You have probably heard of this statement, "what you resist persists." How does this apply to you and your life? Most of us are often not aware when or what we resist; this page will reveal some of this to you.
Whatever uncomfortable things keep repeating in your life show you where you are neurotically resisting desirable personal growth. Are you still bothered by some family member's behaviors/words? Still being bothered shows you are resisting. Are you still bothered by situations in your past? You are resisting fully resolving that past. You are resisting desirable growth if you often demonstrate at least one of the following: impatience, stubbornness, lateness, arrogance, procrastination or self-deprecation.
From the above, you probably realize that I would consider you to be resisting a lot. Yes! Almost all of us do that. No big deal. We need our resistances, every one of them, to protect ourselves at this moment in time. Resistances need to be tackled one by one in a sequence all your own; other resistances not up for tackling had best be acknowledged and put aside for now. Common resistances we think we "should" have:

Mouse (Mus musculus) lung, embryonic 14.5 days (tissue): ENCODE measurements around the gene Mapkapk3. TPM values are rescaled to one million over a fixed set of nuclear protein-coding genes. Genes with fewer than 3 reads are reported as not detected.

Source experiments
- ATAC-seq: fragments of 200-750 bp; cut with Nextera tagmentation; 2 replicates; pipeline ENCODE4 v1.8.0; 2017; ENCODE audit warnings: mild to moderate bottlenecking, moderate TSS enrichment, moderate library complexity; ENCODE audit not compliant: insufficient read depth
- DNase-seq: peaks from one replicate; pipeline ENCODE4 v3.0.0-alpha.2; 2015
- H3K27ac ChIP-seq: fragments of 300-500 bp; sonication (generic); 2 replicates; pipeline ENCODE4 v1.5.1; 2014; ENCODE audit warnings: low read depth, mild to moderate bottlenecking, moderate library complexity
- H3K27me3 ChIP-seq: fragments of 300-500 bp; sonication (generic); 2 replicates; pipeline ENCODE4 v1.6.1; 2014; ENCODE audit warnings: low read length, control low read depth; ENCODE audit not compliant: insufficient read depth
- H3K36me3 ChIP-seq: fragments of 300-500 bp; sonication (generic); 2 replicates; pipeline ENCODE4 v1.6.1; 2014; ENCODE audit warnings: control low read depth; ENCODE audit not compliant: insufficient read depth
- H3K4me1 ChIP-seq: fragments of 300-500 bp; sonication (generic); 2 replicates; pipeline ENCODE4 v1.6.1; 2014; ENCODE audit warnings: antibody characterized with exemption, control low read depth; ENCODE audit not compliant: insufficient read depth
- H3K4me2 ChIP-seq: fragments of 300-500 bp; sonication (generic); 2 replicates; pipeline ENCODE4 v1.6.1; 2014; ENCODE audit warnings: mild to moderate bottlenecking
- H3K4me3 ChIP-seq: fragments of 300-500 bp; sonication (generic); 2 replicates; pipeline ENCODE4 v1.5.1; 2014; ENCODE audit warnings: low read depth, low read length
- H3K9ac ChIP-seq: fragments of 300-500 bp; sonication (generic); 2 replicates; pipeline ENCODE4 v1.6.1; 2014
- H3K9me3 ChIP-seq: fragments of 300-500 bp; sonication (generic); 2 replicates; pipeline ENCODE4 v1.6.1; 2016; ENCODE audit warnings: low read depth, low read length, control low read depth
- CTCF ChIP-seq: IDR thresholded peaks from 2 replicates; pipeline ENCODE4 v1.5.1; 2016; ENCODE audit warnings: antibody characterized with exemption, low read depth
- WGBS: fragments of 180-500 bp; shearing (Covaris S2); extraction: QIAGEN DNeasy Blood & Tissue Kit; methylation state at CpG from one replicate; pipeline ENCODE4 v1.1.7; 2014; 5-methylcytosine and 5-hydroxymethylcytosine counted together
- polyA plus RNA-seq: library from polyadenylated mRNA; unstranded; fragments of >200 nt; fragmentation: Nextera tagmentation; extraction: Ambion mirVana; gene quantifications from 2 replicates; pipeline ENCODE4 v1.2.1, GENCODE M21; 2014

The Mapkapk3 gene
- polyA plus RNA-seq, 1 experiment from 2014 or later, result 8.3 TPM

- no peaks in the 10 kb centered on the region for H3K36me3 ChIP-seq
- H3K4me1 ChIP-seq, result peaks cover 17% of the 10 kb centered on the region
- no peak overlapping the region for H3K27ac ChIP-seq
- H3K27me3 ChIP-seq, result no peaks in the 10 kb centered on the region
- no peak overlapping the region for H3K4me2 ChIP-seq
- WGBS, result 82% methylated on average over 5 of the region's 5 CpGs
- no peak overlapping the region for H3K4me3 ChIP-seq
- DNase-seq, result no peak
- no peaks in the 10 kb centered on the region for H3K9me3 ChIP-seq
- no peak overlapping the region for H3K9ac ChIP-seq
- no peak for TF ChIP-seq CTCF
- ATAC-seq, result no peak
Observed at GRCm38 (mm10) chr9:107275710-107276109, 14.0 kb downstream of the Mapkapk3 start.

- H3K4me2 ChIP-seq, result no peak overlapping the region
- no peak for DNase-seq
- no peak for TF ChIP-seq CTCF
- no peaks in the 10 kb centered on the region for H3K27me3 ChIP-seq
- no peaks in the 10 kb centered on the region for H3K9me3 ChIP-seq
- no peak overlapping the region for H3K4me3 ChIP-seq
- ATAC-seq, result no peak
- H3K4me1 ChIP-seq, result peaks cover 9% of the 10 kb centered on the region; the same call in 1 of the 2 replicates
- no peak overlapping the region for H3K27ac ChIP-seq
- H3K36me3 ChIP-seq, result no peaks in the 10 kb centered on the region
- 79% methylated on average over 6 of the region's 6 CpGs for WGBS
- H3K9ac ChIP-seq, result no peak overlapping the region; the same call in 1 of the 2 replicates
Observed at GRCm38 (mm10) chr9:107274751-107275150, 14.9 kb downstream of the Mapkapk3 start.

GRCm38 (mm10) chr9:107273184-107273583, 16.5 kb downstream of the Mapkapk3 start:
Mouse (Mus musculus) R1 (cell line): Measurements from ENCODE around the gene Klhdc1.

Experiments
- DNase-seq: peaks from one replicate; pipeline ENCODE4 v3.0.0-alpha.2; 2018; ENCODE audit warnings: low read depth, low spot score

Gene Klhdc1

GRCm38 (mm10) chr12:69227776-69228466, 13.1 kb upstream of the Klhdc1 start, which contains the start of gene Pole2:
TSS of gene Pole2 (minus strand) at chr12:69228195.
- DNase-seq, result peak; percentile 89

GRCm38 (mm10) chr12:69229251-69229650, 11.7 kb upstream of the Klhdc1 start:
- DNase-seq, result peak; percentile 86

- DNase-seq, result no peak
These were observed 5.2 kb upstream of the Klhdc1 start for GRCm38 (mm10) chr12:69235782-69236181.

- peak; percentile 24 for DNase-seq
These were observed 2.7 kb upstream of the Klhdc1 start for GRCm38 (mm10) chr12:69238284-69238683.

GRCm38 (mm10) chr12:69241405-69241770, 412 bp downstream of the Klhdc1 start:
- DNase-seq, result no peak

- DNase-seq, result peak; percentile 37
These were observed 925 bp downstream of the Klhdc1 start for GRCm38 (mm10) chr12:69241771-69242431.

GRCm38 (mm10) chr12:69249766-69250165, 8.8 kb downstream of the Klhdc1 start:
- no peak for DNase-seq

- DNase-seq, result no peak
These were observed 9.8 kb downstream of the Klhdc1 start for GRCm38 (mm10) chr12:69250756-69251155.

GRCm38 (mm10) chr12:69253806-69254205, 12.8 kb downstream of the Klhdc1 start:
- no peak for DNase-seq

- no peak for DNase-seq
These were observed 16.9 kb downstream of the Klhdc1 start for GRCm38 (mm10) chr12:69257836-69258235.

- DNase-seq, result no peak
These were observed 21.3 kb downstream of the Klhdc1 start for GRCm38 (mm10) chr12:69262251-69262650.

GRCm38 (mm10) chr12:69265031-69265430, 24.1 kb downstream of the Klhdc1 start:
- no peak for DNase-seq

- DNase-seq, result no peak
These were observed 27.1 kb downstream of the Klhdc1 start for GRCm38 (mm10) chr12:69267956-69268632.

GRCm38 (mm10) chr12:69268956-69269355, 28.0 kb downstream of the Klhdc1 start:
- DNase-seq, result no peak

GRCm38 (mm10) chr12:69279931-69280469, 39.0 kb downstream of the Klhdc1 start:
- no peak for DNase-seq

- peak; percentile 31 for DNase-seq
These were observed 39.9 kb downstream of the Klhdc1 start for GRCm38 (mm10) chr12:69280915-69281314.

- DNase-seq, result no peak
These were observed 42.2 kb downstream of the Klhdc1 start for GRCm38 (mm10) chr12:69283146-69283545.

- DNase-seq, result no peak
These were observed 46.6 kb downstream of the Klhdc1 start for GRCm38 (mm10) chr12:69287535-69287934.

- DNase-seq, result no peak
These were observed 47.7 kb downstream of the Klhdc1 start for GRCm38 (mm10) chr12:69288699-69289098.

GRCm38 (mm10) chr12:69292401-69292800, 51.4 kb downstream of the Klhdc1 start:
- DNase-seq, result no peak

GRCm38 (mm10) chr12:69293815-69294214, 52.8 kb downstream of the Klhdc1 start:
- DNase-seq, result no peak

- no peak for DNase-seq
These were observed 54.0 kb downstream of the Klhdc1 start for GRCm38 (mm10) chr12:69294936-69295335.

Anger over certain societal difficulties (sexism, racism, homophobia, the latest shady election results)
Discomfort and worry about societal violence.
Specific large amounts of psychological pain when we are left by someone dying/leaving.
By all means, claim these resistances to your breast; but also accept that is your unhappy choice. This is the disliked question, "Do you want to be right or do you want to be happy?" However, the question is valid; your resistances will push you to "want to be right."
In summation, we need our resistances; but to maximize our happiness and our potentials we need to weed them out one by one by changing our emotions, thinking and spirituality.
© 2008 by Thayer White
Finding Your Soul in the Spirituality Maze
|Excerpt from Be Your Own Therapist: "My 23 years of experience with a variety of therapists and therapies, both as a therapist and as a client, convinced me long ago that more than 90% of the work in effective therapy could be done outside the therapy hour."|